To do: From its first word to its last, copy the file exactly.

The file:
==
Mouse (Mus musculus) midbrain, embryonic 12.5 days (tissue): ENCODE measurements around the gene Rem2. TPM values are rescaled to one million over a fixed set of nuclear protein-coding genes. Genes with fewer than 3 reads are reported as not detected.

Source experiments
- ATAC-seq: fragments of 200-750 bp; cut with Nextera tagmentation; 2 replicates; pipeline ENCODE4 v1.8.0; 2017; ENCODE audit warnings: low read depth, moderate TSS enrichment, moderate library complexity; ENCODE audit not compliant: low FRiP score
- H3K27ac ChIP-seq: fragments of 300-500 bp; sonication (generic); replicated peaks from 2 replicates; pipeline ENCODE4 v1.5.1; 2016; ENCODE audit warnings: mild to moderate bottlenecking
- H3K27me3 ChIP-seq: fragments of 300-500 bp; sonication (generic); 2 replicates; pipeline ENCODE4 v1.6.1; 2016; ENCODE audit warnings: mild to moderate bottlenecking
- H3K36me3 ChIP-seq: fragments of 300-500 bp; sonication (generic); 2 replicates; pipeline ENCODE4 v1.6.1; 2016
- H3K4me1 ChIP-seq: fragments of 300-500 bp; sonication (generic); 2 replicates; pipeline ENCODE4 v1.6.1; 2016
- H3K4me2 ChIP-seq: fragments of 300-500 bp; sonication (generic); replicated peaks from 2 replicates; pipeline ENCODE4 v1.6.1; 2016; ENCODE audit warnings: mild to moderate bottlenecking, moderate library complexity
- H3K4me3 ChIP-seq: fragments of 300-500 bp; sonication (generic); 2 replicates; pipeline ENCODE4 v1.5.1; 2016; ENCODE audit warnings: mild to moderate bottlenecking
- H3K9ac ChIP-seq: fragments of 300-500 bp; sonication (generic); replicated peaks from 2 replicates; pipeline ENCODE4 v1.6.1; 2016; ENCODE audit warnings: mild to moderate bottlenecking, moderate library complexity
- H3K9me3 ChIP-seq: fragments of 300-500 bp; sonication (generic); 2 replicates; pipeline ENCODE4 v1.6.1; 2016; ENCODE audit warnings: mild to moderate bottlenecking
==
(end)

Mouse (Mus musculus) midbrain, embryonic 12.5 days (tissue): ENCODE measurements around the gene Rem2. TPM values are rescaled to one million over a fixed set of nuclear protein-coding genes. Genes with fewer than 3 reads are reported as not detected.

Source experiments
- ATAC-seq: fragments of 200-750 bp; cut with Nextera tagmentation; 2 replicates; pipeline ENCODE4 v1.8.0; 2017; ENCODE audit warnings: low read depth, moderate TSS enrichment, moderate library complexity; ENCODE audit not compliant: low FRiP score
- H3K27ac ChIP-seq: fragments of 300-500 bp; sonication (generic); replicated peaks from 2 replicates; pipeline ENCODE4 v1.5.1; 2016; ENCODE audit warnings: mild to moderate bottlenecking
- H3K27me3 ChIP-seq: fragments of 300-500 bp; sonication (generic); 2 replicates; pipeline ENCODE4 v1.6.1; 2016; ENCODE audit warnings: mild to moderate bottlenecking
- H3K36me3 ChIP-seq: fragments of 300-500 bp; sonication (generic); 2 replicates; pipeline ENCODE4 v1.6.1; 2016
- H3K4me1 ChIP-seq: fragments of 300-500 bp; sonication (generic); 2 replicates; pipeline ENCODE4 v1.6.1; 2016
- H3K4me2 ChIP-seq: fragments of 300-500 bp; sonication (generic); replicated peaks from 2 replicates; pipeline ENCODE4 v1.6.1; 2016; ENCODE audit warnings: mild to moderate bottlenecking, moderate library complexity
- H3K4me3 ChIP-seq: fragments of 300-500 bp; sonication (generic); 2 replicates; pipeline ENCODE4 v1.5.1; 2016; ENCODE audit warnings: mild to moderate bottlenecking
- H3K9ac ChIP-seq: fragments of 300-500 bp; sonication (generic); replicated peaks from 2 replicates; pipeline ENCODE4 v1.6.1; 2016; ENCODE audit warnings: mild to moderate bottlenecking, moderate library complexity
- H3K9me3 ChIP-seq: fragments of 300-500 bp; sonication (generic); 2 replicates; pipeline ENCODE4 v1.6.1; 2016; ENCODE audit warnings: mild to moderate bottlenecking